We have searched for business suppliers in Carmarthen, Dyfed a town with an approximate population of 15,854 , that at the census in 2011 had a working population (aged between 16 and 74) of 7,065 people in work, and have found 3 suppliers of services such as Wall Art, & Accountants in Carmarthen and have listed them below split into the type of service that they provide.
If you know of any more suppliers of business related services, either matching the list of 2 services we already have or new services, in Carmarthen that you can recommend please contact us and we will look at adding them to this page.
Please note that none of the firms listed on this page have paid for an entry. We have found them either by our own searching or by the recommendation of other people.
Accountants near Carmarthen
Interior Decorating Photographs in Carmarthen
Not found what you are looking for in Carmarthen? We have other listings in locations such as Whitland that you may find helpful.
Carmarthen (/kɑːrˈmɑːrðən/; Welsh: Caerfyrddin [kɑːɨrˈvərðɪn], "Merlin's fort" or "Sea-town fort") is the county town of Carmarthenshire in Wales and a community, with a population of 14,185 in 2011, down from 15,854 in 2001. It lies on the River Towy 8 miles (13 km) north of its estuary in Carmarthen Bay. Carmarthen has a claim to be the oldest town in Wales – Old Carmarthen and New Carmarthen became one borough in 1546. Carmarthen was the most populous borough in Wales in the 16th–18th centuries, described by William Camden as "the chief citie of the country". Growth was stagnating by the mid-19th century, as new centres developed in the South Wales coalfield. Dyfed–Powys Police headquarters, Glangwili General Hospital and a campus of the University of Wales Trinity Saint David are located there.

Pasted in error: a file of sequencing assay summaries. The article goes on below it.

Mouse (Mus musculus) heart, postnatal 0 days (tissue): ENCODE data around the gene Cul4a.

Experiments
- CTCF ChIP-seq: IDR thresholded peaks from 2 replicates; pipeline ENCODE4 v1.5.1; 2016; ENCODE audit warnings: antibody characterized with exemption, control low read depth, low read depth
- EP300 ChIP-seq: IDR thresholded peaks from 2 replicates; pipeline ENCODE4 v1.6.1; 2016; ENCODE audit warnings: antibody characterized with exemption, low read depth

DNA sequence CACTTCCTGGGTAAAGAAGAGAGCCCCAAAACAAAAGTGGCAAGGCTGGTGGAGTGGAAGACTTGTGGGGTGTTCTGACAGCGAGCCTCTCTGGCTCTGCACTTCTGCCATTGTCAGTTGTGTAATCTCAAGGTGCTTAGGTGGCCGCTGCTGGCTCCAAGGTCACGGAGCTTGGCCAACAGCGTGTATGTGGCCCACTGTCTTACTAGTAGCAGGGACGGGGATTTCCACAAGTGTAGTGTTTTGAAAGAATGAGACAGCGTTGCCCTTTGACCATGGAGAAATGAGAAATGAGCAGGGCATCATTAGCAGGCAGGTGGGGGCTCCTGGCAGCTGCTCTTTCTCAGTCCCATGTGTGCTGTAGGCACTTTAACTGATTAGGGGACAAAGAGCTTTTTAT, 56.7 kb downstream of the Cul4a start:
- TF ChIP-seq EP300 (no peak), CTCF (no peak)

When Britannia was a Roman province, Carmarthen was the civitas capital of the Demetae tribe, known as Moridunum ("Sea Fort"). It is possibly the oldest town in Wales, recorded by Ptolemy and in the Antonine Itinerary. The Roman fort is believed to date from about AD 75. A Roman coin hoard was found nearby in 2006. Near the fort is one of seven surviving Roman amphitheatres in Britain and only two in Roman Wales (the other being at Isca Augusta, Roman Caerleon). It was excavated in 1968. The arena itself is 50 by 30 yards (about 46 by 27 metres); the cavea (seating area) is 100 by 73 yards (92 by 67 metres). Veprauskas has argued for its identification as the Cair Guorthigirn ("Fort Vortigern") listed by Nennius among the 28 cities of Britain in his History of the Britains. Evidence of the early Roman town has been investigated for several years, revealing urban sites likely to date from the 2nd century.
The above introduction to Carmarthen uses material from the Wikipedia article 'Carmarthen' and is used under licence.